Really what you need to do is keep your anxiety in check long enough not to resort to using the PA system, but send off enough distress vibes that your name gets picked for the FIRST CLASS LOTTERY.
Yup. You heard that right. After that bumpy Lufthansa flight, we got another kind of bump on our overseas leg–an upgrade from coach to US Airway’s Envoy class. Not just myself and my husband, but our kids as well.
Sparkling water (or wine) with lemon, warm mixed nuts, a menu to choose your meal, a seat that reclines ALL THE WAY FLAT, noise (read: jet engine) reducing headphones, steamed wash clothes (I had no idea what I was missing there!), hot fudge sundaes and your very own kit of personal toiletries like lotion, chapstick, an eye mask, socks and toothbrush!.
Feeling especially rich and fancy, my son did his best impersonation of James William Bottomtooth III from Family Guy.
It was so much fun to see the excited looks on my kids faces. Plus I learned it’s still possible to impress my teenage daughter.
Thankfully I am the only nervous flyer in our family, but this perk got all of us grinning–even me. I was SO grateful. Gratitude can go a long way in reducing stress and anxiety (and so can the amenities of first class).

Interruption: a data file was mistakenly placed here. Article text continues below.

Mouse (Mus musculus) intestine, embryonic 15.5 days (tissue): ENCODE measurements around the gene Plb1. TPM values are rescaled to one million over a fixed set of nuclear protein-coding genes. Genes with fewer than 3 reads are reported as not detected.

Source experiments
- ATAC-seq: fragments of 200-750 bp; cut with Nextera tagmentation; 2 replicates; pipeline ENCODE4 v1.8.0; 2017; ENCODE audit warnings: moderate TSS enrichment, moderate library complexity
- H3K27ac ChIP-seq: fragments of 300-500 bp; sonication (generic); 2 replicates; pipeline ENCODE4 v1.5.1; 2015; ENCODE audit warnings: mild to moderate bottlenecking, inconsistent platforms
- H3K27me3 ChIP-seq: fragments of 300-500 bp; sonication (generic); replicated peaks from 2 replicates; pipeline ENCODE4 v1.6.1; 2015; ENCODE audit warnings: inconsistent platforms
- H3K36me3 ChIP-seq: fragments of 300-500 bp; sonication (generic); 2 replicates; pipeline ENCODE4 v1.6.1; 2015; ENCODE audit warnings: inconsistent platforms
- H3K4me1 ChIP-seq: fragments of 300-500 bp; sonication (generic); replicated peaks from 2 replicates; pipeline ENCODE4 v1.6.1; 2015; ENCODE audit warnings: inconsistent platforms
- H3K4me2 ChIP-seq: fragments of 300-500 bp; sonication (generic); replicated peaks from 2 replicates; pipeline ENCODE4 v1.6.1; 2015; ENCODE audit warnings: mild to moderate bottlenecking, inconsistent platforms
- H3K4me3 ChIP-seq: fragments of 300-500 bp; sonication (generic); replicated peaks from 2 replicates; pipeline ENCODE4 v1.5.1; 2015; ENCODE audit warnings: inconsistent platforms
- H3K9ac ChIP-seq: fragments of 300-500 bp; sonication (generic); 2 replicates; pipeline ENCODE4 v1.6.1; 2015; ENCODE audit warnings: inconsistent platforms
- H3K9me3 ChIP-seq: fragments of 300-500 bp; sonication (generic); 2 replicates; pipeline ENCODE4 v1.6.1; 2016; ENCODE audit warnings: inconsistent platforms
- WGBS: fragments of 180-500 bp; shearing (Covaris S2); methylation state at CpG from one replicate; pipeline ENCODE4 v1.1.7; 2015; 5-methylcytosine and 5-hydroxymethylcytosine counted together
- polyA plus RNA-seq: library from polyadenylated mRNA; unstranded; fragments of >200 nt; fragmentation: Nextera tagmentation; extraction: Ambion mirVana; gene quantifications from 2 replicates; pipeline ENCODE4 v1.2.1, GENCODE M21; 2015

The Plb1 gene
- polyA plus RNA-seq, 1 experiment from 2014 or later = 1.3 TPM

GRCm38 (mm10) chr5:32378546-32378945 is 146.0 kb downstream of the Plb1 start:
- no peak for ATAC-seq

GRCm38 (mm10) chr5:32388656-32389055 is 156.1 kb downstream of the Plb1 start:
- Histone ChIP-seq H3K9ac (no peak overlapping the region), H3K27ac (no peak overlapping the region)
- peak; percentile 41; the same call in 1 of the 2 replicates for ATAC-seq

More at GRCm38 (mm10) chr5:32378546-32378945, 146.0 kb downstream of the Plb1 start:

The proof? I actually slept for almost 5 hours.
So maybe first class won’t always be an option (one can always hope though), but if you can, treat yourself to a good pair of noise reducing headphones. They help maintain the cocoon of denial if all else fails.
“The ship of my life may or may not be sailing on calm and amiable seas. The challenging days of my existence may or may not be bright and promising. Stormy or sunny days, glorious or lonely nights, I maintain an attitude of gratitude. If I insist on being pessimistic, there is always tomorrow. Today I am blessed.”
~ Maya Angelou
Are you cool as a cucumber or do you imagine Colonial women on the wing of the plane? How do you deal with anxiety?